Research and development on climate change and greenhouse gases in support of climate-smart livestock production and a vibrant industry
Climate change represents a feedback-loop in which livestock production both contributes to the problem and suffers from the consequences. The impact of global warming and continued, uncontrolled release of greenhouse gasses (GHG) has twofold implications for the livestock industry, and consequently food security. Firstly, the continuous increase in ambient temperature is predicted to have a direct effect on the animal, as well as on food and nutrition security, due to changes associated with temperature itself, relative humidity, rainfall distribution in time and space, altered disease distribution, changes in the ecosystem and biome composition. Secondly, the responsibility of livestock production is to limit the release of greenhouse gases (GHG) or the carbon footprint, in order to ensure future sustainability. This can be done by implementing new or adapted climate-smart production systems, the use of known and new technologies to turn waste into assets, and by promoting sustainable human diets with low environmental impacts. The following elements, which are related to livestock production and climate change, are discussed in this paper: (1) restoring the value of grasslands/rangelands, (2) pastoral risk management and decision support systems, (3) improved production efficiency, (4) global warming and sustainable livestock production, (5) the disentanglement between food and nutritional needs, focusing on nutrient rich core foods, (6) GHG from livestock and carbon sequestration, and (7) water and waste management. No single organization (or industry) within South Africa can perform this research and the implementation thereof on its own. The establishment of a (virtual) centre of excellence in climate-smart livestock production and the environment for the livestock industries, with the objective to share research expertise and information, build capacity and conduct research and development studies, should be a priority.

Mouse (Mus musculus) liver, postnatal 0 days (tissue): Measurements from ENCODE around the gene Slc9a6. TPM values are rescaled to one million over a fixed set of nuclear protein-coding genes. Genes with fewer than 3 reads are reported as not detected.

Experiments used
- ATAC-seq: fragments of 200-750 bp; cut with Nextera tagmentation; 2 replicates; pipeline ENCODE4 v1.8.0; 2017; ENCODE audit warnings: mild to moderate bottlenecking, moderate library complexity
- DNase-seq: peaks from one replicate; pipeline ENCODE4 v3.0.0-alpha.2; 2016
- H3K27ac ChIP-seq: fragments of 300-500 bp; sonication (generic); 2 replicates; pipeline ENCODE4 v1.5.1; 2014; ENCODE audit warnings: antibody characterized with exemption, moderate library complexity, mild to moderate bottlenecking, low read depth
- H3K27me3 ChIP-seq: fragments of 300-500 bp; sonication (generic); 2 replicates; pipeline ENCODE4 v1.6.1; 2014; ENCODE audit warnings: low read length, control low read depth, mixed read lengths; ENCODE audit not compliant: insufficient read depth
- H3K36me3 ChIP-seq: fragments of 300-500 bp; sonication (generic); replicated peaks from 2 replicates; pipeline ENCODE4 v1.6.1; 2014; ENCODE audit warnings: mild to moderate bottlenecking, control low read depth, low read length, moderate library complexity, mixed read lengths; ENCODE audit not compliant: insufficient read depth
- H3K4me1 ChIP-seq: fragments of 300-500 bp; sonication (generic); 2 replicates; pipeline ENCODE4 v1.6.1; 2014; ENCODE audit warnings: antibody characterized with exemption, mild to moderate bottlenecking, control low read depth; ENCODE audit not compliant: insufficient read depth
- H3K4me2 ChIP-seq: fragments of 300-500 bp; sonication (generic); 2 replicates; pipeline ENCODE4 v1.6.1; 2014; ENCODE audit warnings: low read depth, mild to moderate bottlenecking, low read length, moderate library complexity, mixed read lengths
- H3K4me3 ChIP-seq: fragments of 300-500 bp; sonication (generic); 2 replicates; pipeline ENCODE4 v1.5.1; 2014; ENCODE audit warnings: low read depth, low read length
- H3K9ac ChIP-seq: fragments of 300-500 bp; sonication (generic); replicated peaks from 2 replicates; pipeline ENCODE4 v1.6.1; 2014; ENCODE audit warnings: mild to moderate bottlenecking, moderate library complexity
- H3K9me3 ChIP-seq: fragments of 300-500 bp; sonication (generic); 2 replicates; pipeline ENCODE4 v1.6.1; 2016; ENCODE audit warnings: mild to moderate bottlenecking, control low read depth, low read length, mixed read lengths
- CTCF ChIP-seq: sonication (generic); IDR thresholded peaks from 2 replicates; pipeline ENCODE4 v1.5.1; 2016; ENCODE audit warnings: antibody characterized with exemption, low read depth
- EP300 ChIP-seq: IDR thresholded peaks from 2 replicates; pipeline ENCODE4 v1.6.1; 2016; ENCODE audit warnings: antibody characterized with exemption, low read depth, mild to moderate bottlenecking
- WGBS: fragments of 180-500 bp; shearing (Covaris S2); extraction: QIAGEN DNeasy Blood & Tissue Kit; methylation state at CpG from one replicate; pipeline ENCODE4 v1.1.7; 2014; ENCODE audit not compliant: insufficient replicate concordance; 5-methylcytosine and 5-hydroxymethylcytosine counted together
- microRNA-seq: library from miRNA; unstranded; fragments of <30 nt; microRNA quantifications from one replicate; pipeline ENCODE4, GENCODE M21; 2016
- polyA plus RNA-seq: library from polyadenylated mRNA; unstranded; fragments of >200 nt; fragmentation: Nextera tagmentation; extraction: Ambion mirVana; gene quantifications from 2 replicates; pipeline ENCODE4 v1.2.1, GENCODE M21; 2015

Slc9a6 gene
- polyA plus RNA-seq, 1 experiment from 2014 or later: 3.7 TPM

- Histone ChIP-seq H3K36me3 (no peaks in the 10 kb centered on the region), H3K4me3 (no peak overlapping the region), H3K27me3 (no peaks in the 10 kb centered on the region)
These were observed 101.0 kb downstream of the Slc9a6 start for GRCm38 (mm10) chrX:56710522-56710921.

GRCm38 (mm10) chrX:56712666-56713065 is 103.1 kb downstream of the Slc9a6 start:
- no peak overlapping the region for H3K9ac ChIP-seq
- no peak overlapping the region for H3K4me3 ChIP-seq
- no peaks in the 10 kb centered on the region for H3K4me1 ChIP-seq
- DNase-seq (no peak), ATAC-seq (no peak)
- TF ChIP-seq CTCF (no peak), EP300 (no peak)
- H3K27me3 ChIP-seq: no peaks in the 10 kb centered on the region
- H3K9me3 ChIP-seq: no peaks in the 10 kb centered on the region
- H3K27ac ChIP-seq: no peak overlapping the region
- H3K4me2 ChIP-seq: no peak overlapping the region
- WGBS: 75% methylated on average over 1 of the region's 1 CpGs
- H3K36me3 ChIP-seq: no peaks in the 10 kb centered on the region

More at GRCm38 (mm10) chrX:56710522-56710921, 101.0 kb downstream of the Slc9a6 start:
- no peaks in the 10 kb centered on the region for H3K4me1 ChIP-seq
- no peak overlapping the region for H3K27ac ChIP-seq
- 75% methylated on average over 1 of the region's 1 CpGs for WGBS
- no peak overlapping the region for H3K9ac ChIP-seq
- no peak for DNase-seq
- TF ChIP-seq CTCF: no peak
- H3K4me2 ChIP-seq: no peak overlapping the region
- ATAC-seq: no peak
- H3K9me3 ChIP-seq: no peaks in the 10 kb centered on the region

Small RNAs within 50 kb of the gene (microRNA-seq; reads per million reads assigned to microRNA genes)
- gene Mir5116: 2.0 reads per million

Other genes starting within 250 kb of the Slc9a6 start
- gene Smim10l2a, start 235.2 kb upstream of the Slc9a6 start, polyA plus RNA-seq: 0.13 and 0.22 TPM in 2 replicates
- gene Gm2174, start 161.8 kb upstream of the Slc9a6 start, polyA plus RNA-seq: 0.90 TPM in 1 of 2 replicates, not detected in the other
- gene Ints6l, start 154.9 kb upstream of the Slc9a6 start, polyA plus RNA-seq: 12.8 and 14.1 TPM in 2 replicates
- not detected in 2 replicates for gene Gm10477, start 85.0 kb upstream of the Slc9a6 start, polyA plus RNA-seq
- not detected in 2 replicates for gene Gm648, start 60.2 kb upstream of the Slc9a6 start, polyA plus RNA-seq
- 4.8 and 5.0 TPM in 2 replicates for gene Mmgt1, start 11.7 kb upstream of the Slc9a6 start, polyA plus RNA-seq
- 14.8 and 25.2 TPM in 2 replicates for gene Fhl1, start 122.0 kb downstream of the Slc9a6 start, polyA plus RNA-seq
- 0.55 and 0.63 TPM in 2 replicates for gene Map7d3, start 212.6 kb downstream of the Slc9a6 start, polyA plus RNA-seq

Keywords: Food and nutrition, global warming, production efficiency, rangeland, water, waste